Simplifying:
√(√(-25))^2 = (√(-25)) = √(-25) = i√(25) = 5i

13. Brian Y macrumors 68040

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Oct 21, 2012
#14
√(√(-25)) = 1.58113883 + 1.58113883 i

14. Happybunny macrumors 68000

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#15
I'm with Shrink and Barbie on this one.

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That's why I employe accountants.

15. Shrink macrumors G3

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#16
A remarkable resemblance between the pictured "person" and me when I get dressed up!

And god bless my accountant, too.

16. chown33 macrumors 604

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#17
Agreed, but you posted this:
√(√(-25))^2 = 5i

That is, you have an additional squaring operation, when compared to:
√(√(-25))

17. Brian Y macrumors 68040

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Oct 21, 2012
#18
Yes - that's what I was saying. The square root of the square root of -25 is the complex number ~1.58(1+i) (sorry I'm on a mobile). I was trying to show how the given statement about squaring imaginary numbers resulting in a negative real number didn't apply to complex numbers - hence squaring that complex number and resulting in the imaginary 5i.

I didn't post the intermediate complex number since it was a one line well established proof.

18. chown33 macrumors 604

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#19
an imaginary number squared will always give a real negative number
I see nothing in the post suggesting it might apply to complex numbers in general. AFAICT it's entirely accurate when applied to pure imaginary numbers, i.e. complex numbers of the form 0 + bi.

In my experience, I've never heard a complex number called "imaginary" unless it had zero for its real component. "Imaginary" is reserved solely for the complex numbers lying on the imaginary axis in the complex plane, just as "real" is reserved for the complex numbers lying on the real axis of the complex plane. "Complex" covers the entire plane, of which "real" and "imaginary" are subsets. This is coming mainly from an electrical engineering background, though perhaps the preferred terminology is different now.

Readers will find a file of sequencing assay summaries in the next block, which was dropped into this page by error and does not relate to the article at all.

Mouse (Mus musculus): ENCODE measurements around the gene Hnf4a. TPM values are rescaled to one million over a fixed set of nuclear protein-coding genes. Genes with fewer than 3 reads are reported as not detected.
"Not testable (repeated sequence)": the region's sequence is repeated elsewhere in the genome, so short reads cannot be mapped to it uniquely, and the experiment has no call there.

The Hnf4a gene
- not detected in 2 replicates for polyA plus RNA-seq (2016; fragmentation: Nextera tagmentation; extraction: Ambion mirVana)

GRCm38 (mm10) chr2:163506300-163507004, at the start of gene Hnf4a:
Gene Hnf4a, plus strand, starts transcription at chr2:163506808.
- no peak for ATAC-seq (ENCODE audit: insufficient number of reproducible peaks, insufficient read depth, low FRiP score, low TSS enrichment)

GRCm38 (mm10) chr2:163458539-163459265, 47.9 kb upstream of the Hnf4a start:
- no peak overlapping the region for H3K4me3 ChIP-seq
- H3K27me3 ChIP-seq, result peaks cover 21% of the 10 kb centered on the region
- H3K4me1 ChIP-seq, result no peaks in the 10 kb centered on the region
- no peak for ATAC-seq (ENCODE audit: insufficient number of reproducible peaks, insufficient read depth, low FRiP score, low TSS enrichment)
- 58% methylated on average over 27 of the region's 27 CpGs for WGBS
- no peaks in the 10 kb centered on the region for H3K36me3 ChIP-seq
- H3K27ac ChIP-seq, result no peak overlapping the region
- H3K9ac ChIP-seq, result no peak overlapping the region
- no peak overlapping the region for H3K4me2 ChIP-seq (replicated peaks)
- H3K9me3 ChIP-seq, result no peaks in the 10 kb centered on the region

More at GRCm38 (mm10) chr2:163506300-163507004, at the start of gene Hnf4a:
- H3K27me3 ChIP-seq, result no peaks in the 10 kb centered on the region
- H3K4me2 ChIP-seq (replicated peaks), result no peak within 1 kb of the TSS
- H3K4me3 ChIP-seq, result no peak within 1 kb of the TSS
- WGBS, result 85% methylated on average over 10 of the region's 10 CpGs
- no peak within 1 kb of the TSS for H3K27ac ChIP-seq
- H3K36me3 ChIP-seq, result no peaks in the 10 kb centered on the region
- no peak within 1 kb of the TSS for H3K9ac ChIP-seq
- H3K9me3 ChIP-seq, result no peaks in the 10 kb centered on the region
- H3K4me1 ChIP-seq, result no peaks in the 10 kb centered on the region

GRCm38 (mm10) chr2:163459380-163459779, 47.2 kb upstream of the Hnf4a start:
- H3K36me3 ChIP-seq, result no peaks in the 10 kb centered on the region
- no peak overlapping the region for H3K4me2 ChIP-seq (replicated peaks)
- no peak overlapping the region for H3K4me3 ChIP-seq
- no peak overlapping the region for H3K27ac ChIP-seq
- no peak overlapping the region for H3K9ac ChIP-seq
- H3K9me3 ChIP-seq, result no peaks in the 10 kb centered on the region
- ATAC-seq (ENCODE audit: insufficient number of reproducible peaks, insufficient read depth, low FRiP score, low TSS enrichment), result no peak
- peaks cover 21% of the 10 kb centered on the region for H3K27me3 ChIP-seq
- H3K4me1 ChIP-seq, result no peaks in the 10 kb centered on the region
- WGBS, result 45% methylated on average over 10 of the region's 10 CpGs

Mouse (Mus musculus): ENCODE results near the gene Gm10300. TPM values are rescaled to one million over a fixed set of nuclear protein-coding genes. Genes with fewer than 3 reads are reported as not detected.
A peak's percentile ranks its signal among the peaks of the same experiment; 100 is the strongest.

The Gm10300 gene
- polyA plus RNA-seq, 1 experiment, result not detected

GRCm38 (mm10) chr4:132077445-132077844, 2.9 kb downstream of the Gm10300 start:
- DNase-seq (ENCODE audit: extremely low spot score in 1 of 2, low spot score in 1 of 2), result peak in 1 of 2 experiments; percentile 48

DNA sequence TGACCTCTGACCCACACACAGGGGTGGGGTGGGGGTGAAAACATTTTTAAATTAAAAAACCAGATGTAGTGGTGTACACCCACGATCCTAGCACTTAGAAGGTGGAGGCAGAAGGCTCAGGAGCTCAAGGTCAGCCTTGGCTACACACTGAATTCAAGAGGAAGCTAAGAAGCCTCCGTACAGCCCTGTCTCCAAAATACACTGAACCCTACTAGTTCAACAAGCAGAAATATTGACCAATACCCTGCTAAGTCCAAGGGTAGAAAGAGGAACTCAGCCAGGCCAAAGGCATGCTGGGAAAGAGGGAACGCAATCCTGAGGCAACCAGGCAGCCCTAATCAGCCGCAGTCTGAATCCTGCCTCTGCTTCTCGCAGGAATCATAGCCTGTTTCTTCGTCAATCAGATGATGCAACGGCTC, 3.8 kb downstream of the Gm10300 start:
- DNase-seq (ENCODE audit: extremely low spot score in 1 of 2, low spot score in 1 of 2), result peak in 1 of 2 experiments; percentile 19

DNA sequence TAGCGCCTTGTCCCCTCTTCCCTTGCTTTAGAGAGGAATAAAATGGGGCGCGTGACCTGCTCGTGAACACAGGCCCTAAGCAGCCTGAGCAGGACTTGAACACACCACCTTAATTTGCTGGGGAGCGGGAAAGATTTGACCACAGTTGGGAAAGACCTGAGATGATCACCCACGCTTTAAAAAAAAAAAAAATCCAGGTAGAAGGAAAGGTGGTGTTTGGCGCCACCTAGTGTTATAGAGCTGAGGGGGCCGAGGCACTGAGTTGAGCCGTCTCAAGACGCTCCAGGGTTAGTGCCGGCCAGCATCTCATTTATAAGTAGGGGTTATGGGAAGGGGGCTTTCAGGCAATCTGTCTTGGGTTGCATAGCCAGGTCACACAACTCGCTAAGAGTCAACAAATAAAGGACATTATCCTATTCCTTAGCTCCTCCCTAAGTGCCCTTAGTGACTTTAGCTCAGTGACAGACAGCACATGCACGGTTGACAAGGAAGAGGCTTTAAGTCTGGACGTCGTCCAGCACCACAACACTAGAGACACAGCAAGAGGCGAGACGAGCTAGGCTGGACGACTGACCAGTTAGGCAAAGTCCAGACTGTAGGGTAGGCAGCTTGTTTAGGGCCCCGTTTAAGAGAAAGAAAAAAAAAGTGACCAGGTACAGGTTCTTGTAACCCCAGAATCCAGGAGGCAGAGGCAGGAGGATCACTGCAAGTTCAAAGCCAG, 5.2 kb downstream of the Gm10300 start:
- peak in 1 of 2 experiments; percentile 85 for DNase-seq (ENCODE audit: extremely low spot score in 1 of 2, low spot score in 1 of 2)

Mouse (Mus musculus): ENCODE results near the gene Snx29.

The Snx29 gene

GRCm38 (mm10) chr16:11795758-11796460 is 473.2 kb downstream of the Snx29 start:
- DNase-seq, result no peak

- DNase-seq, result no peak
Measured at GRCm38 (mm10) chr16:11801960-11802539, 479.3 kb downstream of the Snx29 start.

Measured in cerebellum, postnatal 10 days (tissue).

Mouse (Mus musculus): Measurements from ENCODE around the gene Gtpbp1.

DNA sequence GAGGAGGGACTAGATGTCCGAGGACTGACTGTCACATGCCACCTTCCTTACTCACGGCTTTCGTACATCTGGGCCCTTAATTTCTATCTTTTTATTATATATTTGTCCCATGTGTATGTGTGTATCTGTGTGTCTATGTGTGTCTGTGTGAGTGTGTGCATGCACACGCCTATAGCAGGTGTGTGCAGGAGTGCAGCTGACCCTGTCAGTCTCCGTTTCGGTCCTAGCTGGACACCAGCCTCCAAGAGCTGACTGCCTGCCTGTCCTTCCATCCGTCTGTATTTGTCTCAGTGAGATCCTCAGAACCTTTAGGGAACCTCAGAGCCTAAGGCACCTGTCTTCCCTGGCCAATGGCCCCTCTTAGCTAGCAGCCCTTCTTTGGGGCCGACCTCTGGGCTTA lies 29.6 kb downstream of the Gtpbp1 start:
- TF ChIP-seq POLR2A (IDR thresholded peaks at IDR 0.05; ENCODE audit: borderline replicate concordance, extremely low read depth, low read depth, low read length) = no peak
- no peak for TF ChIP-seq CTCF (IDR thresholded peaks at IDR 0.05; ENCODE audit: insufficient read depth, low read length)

19. mobilehaathi macrumors G3

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#20
Why are you all assuming that number is >0? Or strictly real?

20. Brian Y macrumors 68040

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#21
Read my original post. It's called moving the discussion on, not arguing for the sake of arguing

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#22
Real.

22. mobilehaathi macrumors G3

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#23
Why are you making that assumption? You are assuming that number is real and > 0.

23. Shaun.P macrumors 68000

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#24
If number is less <0 or =0 the result is still real.

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For OP's question, not 5i^2, but (5i)^2!

24. mobilehaathi macrumors G3

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#25
If number is real, the answer is real. On the other hand if it is complex the result is complex. Aside from the fact that Squilly's reasoning was embarrassingly wrong, no one seemed to realized that number could be negative or non-real. The answer to his question depends on the properties of number.